LOGAN – The Utah State football team is trekking its way to The Aloha State for a showdown with the Hawaii Warriors (2-8, 1-4 Mountain West). The Aggies (4-5, 3-2) are trying to build some kind of momentum, but injuries and self-inflicted errors have limited USU on its way to reversing the 1-4 start the team opened with.
There’s plenty at stake still for the Aggies who have goals of bowl eligibility despite spending most of this season below .500.
- Kickoff: 9 p.m. MT
- Location: Clarence T.C. Ching Complex | Honolulu, Hawaii
- TV Broadcast: Spectrum Sports
- Aggie GameDay Coverage on KVNU (102.1 FM/610 AM & KVNU mobile app) & simulcast on 106.9 The FAN (106.9 FM / 1390 AM & 106.9 The FAN mobile app): 7:30 p.m. MT
- KVNU Aggie Call (102.1 FM/610 AM, KVNU mobile app + 106.9 FM / 1390 AM The FAN, 106.9 The FAN mobile app): Immediately after game ends
Another chance to be .500, advance toward bowl eligibility
Utah State started the year with a winning record but fell all the way to 1-4. This is the third chance the Aggies have had to get back to a .500 record. The previous two chances came in Week 4 against UNLV and Week 9 at Wyoming. USU lost both of those games and the chance to get away from the moniker of being a “losing team.”
More important than the semantics of being a winning team or losing team is the prospect of becoming bowl eligible. Every week matters at this point, especially in the more winnable games like this week’s matchup with Hawaii.
“As I said last week, it’s a must-win,” USU head coach Blake Anderson said. “We want to be bowl eligible, we can’t let this one slip; we’ve got to find a way to go win.”
There were several notable injuries/absences for the Aggies last week. Linebacker MJ Tafisi and safety Gurvan Hall Jr. were both out from the get-go and Calvin Tyler Jr. left the game in the second quarter. Hall was serving a one-game suspension and will return to the team. Anderson said he was pleased with how Hall handled being suspended for the one game.
As for Tyler and Tafisi, their statuses are “day-to-day” according to Anderson. Tafisi is dealing with a neck/shoulder issue, something Anderson said he doesn’t want to mess with.
“He wants to play bad,” Anderson said of Tafisi. “We’re just being very smart about when he should (play). When you’re dealing with stingers and neck and shoulder issues you can’t afford to be careless. He wanted to play (against New Mexico), we made the decision not to allow that to happen. We’re going to keep watching him.”
Tyler is in concussion protocol. On Monday, Anderson said “as long as (Tyler) stays on the schedule he should be ready to go.”
Travelling to Hawaii is a “tough trip” to make
There are about 3,000 miles between Logan and Hawaii, roughly the same travel distance as the rest of USU’s road games combined. It’s not easy to move three time zones and go play a football game.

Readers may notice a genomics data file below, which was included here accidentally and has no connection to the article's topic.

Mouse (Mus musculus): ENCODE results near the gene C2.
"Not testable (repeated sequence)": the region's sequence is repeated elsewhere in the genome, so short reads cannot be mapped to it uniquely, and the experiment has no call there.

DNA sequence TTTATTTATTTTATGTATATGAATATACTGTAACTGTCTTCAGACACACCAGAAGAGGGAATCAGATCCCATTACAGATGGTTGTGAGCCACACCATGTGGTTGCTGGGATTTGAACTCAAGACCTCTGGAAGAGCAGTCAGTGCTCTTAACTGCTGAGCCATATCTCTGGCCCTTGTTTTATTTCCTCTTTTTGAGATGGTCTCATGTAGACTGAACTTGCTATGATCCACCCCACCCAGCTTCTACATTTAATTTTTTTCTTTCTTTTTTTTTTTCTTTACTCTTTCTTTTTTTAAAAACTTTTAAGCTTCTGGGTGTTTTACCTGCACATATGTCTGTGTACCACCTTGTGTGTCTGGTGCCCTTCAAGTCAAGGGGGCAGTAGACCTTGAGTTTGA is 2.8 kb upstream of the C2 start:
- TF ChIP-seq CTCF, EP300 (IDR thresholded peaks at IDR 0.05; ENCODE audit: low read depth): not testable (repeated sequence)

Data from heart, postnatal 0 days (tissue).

“Tough trip this week to go to Hawaii. Not easy to do,” Anderson said. “I think they’ve proven to be really, really difficult to beat at home especially. A lot of young guys going over there for the first time. We’ll have to block out the distractions of the trip and just how long it takes to get there and how it will adjust our week and how we prep during the week and be focused on the task at hand.”
Although the Warriors are 13-27 over the last four seasons (including games played so far this year), they have a winning record in home conference games with a mark of 7-6. In conference play, Hawaii is 1-1 at home with a 31-16 victory over Nevada and a close 20-27 loss to Wyoming.
Hawaii hanging around the bottom of FBS
Hawaii is having one of its worst seasons in more than a decade. With just two wins, one of those against a non-major opponent, the Warriors are at risk of having their lowest win total since the team went 1-11 in 2013. If the two-win total holds it’d be only the fourth time in 50 seasons of Hawaii football that the team failed to get at least three wins.
As befitting a team having this poor of a season, Hawaii ranks in the bottom 10 in nine different statistical categories. Those include pass completion percentage (53.1 percent), pass yards per completion (9.82), scoring offense (17.8), team passer rating (98.26), rush defense (230.7 yards allowed) first downs allowed (22.5), scoring defense (35.8), fumbles recovered (two), and sacks (nine).
Warriors RB Parson threat to score
Though Hawaii as a team ranks low statistically in many ways, its senior running back Dedrick Parson is among the best in the nation at getting rushing touchdowns. He has 10 on the season to rank 20th in FBS (and had eight last season to rank seventh in the Mountain West). He’s had three multi-TD games and the Warriors are 2-1 in those games.
Over a four-game stretch in mid-September to mid-October, Parson averaged 83.3 rushing yards per game and had eight touchdowns. However, in his last three games Parson hasn’t scored a touchdown and has been held under 30 rushing yards twice.
Hawaii tough to figure out
With the season as rough as it’s been for the Warriors, they’ve tried different approaches. Few have been successful but to defeat an opponent you have to be able to know who they are to counter their game. And for Anderson it hasn’t been easy to nail down who Hawaii is because it’s changed so often.
“They look different offensively right now than they did early in the year. They were trying a lot of things early,” Anderson said. “We’ve seen a ton of different defense from them as well, trying to find out what they’re personnel is and what fits the bodies that they have.”
First-year head coach Timmy Chang will certainly throw anything and everything at the Aggies to make something work. As Anderson said, “You can kind of see anybody at this point” in terms of personnel or play-calling.